"There is no reason to assume such problems do not exist at Johns Hopkins," said Jacquelyne Campbell, committee member and professor in the School of Nursing, who is recognized nationally as an expert in campus dating violence issues. Campbell adds that the Baltimore City Police unit closest to Homewood reports receiving many complaints that could be categorized as "dating violence."

"Dating violence is not something separate from date rape," pointed out Campbell, who said that dating violence often "spills over" into forced sex and vice versa.

According to Campbell, the committee discussed the possibility of doing a survey to determine the extent of the dating violence problem on Hopkins campuses.

"Fortunately, we do have a number of people on campus in health care services and student services who are very knowledgeable about this issue and who handle it well," Campbell said. She expects that increased preventive efforts, as endorsed by the committee, will see student counselors trained to deal with dating violence and increased availability of victim counseling.

Going "on notice"

The committee suggested that one effective way to deal immediately with dating violence, varieties of harassment and other unacceptable behaviors is to send suspected perpetrators a letter, putting them "on notice" that their behavior has been observed and will not be tolerated.

"The letter would not prejudge guilt or innocence, but merely emphasize behavior standards and identify the consequences of their infringement," Burger said.

This course of action was one of the recommendations made to the committee by Dorothy Siegel, whose recently published book, Campuses Respond to Violent Tragedy (Orynx, 1995), presents case studies of campus violence and, for each case, suggests ways of dealing with the incidents. Siegel, who is the founder and director of the Campus Violence Prevention Center at Towson State University, and consultant to the U.S. Departments of Justice and Education, met early with the committee to offer suggestions and critique its preliminary recommendations.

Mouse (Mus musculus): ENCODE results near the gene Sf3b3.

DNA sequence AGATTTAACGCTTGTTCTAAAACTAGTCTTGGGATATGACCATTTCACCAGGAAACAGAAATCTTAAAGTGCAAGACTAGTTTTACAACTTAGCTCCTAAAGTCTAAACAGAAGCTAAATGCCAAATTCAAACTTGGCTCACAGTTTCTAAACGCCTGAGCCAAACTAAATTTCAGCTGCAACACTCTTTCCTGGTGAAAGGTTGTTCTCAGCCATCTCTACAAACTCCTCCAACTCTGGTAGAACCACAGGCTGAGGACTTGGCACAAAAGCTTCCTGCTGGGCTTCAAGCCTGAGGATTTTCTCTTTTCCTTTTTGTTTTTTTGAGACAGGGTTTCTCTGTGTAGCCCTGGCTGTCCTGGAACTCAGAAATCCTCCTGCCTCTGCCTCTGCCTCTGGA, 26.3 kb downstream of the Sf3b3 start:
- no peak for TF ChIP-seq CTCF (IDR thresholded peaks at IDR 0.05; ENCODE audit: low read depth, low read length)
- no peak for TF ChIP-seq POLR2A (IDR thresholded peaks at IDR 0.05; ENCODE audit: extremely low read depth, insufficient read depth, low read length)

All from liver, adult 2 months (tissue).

"There can be no excuses for violent behavior and clear messages to that effect must be sent to the community," Siegel said. "Hopkins is doing a great deal by deciding what it will and will not tolerate and by getting the message out. It is a credit to the university that the top echelons are committed to this issue."

The concept of sending an "on notice" letter is not new at Hopkins campuses. "We have used letters before," said Susan Boswell, dean of students at Homewood Student Affairs. "We liked Dorothy Siegel's letter as a model because it could be sent when a formal complaint had not yet been made."

Victim counseling

The committee recommended making post-trauma counseling available to victims of campus violence. "We already offer a broad range of counseling services and will continue to do so," Boswell said. "But there may be circumstances that call for the use of professionals who have expertise in dealing with post-traumatic stress."

Communication with parents

The report said the committee supports "ensuring adequate communication" with parents when students are involved in incidents of violence. "The committee recommended that parents should be notified immediately and kept fully informed," Burger said. "Even when there is nothing new, we think a periodic checking in assists all parties in remaining in good communication."

When to communicate with parents is a judgment call that Student Affairs has always made. "We prefer to err on the side of more communication with parents rather than less," Boswell said. "We probably communicate more with parents than most institutions."

The committee's report, accompanied by an implementation plan outlining the next steps, will be available immediately on the university Web site.